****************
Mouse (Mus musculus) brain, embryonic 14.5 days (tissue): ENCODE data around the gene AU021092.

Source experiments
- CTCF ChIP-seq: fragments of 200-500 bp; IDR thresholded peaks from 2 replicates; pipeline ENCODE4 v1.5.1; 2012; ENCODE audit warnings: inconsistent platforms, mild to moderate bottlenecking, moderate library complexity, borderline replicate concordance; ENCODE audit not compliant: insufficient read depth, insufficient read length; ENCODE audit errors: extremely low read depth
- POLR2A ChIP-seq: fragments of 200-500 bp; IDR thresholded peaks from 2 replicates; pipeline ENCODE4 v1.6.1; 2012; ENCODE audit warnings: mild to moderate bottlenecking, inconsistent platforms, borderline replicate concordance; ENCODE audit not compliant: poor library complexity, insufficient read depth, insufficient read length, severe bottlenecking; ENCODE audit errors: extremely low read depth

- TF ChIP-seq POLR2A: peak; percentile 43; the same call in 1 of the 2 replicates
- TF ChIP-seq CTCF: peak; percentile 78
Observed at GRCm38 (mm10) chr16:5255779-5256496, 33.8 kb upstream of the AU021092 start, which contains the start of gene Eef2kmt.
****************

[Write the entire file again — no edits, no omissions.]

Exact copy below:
Mouse (Mus musculus) brain, embryonic 14.5 days (tissue): ENCODE data around the gene AU021092.

Source experiments
- CTCF ChIP-seq: fragments of 200-500 bp; IDR thresholded peaks from 2 replicates; pipeline ENCODE4 v1.5.1; 2012; ENCODE audit warnings: inconsistent platforms, mild to moderate bottlenecking, moderate library complexity, borderline replicate concordance; ENCODE audit not compliant: insufficient read depth, insufficient read length; ENCODE audit errors: extremely low read depth
- POLR2A ChIP-seq: fragments of 200-500 bp; IDR thresholded peaks from 2 replicates; pipeline ENCODE4 v1.6.1; 2012; ENCODE audit warnings: mild to moderate bottlenecking, inconsistent platforms, borderline replicate concordance; ENCODE audit not compliant: poor library complexity, insufficient read depth, insufficient read length, severe bottlenecking; ENCODE audit errors: extremely low read depth

- TF ChIP-seq POLR2A: peak; percentile 43; the same call in 1 of the 2 replicates
- TF ChIP-seq CTCF: peak; percentile 78
Observed at GRCm38 (mm10) chr16:5255779-5256496, 33.8 kb upstream of the AU021092 start, which contains the start of gene Eef2kmt.